For those outside the county who are pondering, or gloating, about the county’s decline, the difference in attitude to the two teams may tell you something (though one curious aspect of Cork’s recent decline seems to be the amazing insight enjoyed by many people who don’t live next or near the place).
The Cork footballers made a game of it in Croke Park on Saturday night, leading Dublin comfortably at half-time and remaining in contention until the closing stages, though they had a second half scoring drought which lasted nearly half an hour.
It was a huge improvement on their performance against Roscommon the previous week, and while I don’t wish to reopen old wounds, it seems striking to this observer that there was a resounding silence from the western regions of county Cork, in particular, about that heavy loss.
While there may be some uncertainty as to whether it was Cork’s heaviest-ever defeat in league or championship, its precise ranking in the pantheon of hammerings is beside the point.
Conceding 4-25 to a Roscommon team which is not — with all due respect — expected to contend for All-Ireland honours was a low point for a team with an All-Ireland title just six years in its past.
Yet last year, when results under Brian Cuthbert were noticeably better, there was what one might almost call a concerted effort in the wilder reaches of online discussions and in certain sections of the media to denigrate the Bishopstown clubman’s credentials and performances.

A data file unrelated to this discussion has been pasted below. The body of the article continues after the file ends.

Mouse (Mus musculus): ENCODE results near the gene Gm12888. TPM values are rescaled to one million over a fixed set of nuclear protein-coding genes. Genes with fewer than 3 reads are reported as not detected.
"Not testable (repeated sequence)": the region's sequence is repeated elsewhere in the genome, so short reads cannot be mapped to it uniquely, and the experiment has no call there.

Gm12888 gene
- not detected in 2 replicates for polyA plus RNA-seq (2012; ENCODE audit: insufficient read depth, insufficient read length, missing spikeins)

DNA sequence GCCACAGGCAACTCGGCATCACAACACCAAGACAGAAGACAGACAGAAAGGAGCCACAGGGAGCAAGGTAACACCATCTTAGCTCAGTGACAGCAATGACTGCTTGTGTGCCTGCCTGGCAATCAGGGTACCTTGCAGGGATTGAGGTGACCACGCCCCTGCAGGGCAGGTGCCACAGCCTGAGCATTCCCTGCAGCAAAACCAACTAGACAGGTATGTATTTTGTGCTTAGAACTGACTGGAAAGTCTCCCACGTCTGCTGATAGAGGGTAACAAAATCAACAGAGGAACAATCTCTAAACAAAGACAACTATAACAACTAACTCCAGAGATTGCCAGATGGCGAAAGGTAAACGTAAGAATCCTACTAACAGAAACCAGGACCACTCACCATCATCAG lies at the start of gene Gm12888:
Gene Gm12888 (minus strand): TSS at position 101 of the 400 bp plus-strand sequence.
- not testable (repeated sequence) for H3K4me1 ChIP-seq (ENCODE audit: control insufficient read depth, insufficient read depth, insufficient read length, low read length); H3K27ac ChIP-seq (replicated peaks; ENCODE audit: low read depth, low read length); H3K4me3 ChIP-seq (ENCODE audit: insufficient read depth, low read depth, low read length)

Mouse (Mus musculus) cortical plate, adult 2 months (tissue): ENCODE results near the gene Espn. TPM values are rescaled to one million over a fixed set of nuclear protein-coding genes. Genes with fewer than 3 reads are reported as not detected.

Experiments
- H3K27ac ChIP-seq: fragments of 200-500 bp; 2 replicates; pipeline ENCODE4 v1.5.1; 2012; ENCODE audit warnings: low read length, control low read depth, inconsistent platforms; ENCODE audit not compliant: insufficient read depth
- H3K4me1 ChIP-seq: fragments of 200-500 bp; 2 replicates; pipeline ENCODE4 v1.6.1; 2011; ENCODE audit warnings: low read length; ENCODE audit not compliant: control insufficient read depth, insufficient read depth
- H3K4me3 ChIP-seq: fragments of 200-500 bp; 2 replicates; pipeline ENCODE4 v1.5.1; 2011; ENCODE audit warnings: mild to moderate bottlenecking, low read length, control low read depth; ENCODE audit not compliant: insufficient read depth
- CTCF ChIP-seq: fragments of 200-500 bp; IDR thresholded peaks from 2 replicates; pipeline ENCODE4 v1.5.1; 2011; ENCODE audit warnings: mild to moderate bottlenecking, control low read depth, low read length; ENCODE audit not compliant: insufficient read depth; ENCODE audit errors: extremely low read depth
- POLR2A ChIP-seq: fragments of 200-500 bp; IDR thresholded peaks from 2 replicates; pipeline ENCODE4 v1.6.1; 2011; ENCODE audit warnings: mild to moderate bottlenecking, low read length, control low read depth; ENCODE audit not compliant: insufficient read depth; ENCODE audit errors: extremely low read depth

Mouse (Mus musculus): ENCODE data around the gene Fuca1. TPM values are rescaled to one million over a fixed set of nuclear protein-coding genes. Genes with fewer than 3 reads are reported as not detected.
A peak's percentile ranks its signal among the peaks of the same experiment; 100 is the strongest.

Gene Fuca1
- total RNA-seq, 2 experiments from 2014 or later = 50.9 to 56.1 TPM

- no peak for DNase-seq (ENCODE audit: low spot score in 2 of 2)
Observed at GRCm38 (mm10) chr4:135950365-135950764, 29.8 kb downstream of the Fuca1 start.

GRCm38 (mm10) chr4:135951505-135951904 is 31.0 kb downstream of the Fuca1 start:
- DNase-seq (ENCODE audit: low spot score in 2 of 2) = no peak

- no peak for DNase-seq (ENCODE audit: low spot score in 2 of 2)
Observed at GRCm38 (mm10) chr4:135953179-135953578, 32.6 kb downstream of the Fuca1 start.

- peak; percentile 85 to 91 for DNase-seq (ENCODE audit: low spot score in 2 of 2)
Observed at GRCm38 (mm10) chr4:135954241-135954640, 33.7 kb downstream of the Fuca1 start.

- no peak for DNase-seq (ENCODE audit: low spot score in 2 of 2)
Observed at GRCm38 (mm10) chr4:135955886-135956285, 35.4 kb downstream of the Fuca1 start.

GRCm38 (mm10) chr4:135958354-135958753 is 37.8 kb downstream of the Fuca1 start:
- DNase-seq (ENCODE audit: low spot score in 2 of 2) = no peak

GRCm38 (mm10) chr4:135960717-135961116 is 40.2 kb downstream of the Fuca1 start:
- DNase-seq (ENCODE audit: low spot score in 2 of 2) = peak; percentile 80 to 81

In these analyses the draw against Kerry in the Munster football final was seen as an exception rather than the rule, and defeat against Kildare in the qualifiers marked the end of Cuthbert’s reign.
However there seems to be no appetite among those who were most vocal about last year’s displays to apply the same level of criticism to the current football team and management, despite the fact that Cork were obliterated at home by a side just promoted from Division 2 rather than drawing with the then All-Ireland champions.
One might almost think that Cuthbert’s major sin was neither his tactical approach nor his lack of playing experience at intercounty level, but being from the wrong part of the county and therefore unacceptable to his critics.
The Cork hurlers, on the other hand, were destroyed on Saturday evening by Dublin, and there was an eerie similarity between the score they conceded — 4-21 — and that leaked by the footballers the previous weekend — 4-25.
Manager Kieran Kingston has been at pains to stress the necessity for Cork supporters to be realistic, though Saturday might have offered too much realism for those on Leeside.
In the wider context Cork are seen as soft and inconsistent, and each recent high point (making the 2013 All-Ireland final, winning the 2014 Munster final/reaching last year’s league final) comes with a caveat that’s difficult to argue against (a weak season, a subsequent collapse, and a heavy defeat).